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What's New at DMAL-APWU 229
Express 17-07

Changes Changes Changes

By Mark Kirby, President

Hello union members.  Just when you thought that we were getting some stability in your work schedule, and everyone started getting their lives in order from all the changes that management did in the beginning of 2017, here come more drastic changes!  I don’t believe that management realizes that you all have lives to live, family, taking care of parents, children and grand kids, school schedules, babysitters, doctor appointments and many other obligations in life that we all have, and that these obligations can be done tomorrow.  When changes are made to the Clerk Craft, does management consider how these changes impact the Maintenance Craft, the MVS Craft and our brothers and sisters in the NALC and NPMHU.  I know most of you have heard of rumors of what is to come. In fact, some of you may know more of what is happening in your section or station than the union knows, and I apologize for that. 

We have had a few meetings with management and every time we meet I am amazed at the information management is giving to us, and how amazed I am at the inaccuracies contained in the information.  I have asked numerous times that management conduct stand-up talks with all Clerks in all sections and stations, so they can explain why they are disrupting your lives again, instead of the shop talk that you’re hearing on the workroom floor.  We all know how well the stand-ups went earlier in the year.  We will make sure that everything is done according to the contract, even though I have been told by upper management that they have to go through these changes even if they don’t agree, and that these changes are coming from the area and national level based on computer programs.

We are really going to need help from each and every one of you, to assist us by giving us information on what is happening in your work location.  That means we need statements, statements, and more statements. Get involved, and ask to see your union steward so that you can write us these statements.  Work hours and days off are going to change, some may be reposted for all to bid on, and some may be excessed and abolished where in section bidding may occur.  I don’t have a time line on when this will all take place, and if it was up to management it would have been done yesterday without any notification.  I can almost guarantee that we will have to grieve most of these actions again.  That is why it is imperative that we have your statements in writing.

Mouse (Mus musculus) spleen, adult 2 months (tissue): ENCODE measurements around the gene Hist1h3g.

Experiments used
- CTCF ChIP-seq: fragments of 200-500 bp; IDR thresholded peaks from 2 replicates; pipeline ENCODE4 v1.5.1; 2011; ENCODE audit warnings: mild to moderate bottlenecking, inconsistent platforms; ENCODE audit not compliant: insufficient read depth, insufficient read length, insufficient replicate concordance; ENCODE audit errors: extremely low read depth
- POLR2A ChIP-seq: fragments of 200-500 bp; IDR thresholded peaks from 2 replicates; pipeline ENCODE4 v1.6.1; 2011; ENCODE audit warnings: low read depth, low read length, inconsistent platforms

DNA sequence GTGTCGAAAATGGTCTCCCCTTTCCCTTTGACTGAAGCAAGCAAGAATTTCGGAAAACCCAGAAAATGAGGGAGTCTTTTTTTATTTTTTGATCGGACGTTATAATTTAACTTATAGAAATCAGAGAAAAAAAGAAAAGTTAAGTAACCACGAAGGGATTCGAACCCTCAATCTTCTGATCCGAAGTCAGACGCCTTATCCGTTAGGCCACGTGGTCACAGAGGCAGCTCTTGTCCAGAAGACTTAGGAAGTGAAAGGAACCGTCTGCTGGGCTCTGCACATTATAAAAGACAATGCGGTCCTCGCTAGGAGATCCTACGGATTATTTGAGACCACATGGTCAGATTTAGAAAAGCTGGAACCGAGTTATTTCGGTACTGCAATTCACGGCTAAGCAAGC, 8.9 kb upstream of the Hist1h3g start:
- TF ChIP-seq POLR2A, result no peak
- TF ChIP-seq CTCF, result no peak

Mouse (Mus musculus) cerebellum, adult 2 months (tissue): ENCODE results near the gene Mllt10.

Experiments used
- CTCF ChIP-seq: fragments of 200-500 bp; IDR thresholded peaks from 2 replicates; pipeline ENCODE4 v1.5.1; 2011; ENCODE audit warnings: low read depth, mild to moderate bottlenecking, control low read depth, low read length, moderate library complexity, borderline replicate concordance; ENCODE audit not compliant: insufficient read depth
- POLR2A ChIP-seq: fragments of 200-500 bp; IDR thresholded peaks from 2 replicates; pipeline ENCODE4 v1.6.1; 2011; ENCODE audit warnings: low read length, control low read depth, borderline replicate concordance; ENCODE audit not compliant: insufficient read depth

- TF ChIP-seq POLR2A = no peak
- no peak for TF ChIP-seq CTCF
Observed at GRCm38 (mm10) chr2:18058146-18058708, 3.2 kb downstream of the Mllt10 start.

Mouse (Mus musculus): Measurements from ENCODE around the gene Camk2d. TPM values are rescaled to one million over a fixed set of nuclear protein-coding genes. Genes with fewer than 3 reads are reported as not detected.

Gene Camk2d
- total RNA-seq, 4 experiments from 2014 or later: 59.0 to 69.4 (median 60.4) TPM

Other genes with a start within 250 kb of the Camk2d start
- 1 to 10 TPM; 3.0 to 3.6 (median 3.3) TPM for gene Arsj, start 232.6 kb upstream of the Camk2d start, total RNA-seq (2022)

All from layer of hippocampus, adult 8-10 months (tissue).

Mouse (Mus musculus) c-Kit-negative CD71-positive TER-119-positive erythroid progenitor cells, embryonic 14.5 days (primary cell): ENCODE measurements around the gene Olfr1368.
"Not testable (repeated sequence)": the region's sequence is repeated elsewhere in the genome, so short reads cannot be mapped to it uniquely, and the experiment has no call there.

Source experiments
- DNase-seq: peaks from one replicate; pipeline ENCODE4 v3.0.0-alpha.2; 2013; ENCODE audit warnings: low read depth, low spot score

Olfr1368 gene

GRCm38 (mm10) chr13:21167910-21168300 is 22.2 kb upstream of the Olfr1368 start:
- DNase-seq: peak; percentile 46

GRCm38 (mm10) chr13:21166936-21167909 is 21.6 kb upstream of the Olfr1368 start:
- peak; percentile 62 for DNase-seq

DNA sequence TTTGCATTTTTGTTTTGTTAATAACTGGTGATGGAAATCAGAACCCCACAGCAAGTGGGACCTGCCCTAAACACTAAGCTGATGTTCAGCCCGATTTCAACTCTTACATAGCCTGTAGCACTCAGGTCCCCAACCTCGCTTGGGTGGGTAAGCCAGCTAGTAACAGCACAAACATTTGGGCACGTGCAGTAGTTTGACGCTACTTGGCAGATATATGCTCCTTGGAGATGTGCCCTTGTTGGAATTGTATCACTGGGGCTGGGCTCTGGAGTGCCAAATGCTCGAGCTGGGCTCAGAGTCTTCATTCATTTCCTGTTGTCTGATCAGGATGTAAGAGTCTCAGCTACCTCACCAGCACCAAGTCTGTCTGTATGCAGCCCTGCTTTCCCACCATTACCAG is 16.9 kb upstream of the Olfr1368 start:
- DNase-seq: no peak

MVS Goings On

by Robert Helmig, Director MVS Craft

Statements:  I strongly advise not providing a statement to management until your union representative has reviewed it. I cannot think of one time when management has not used it against the person writing it.

3971’s:  Please review every 3971 before you sign it.  If you do not understand what it is saying or has initials that you don’t understand, ask.  Once you sign it, it is difficult to argue against it.  You are not obligated to sign it unless it is correct.

Management is cracking down on attendance.  If you need FMLA, please get with Kijana Myers as he is our Director Human Relations and has a vast knowledge of FMLA.  If you are brought in a for a due process, or an Investigative Interview, please request a steward.

We are still supposed to get the Aurora's and Arvada’s back in October.  I have a signed grievance settlement that holds management accountable. I have sent notification to management requesting the bids to be conducted and completed by October 31st.  Since I can’t meet with George Moreno without Karen Padden there, and she has been out of office, I do not know managements plans.  In an email George Moreno has said the bids are ready for review, but has not said when the union can get them.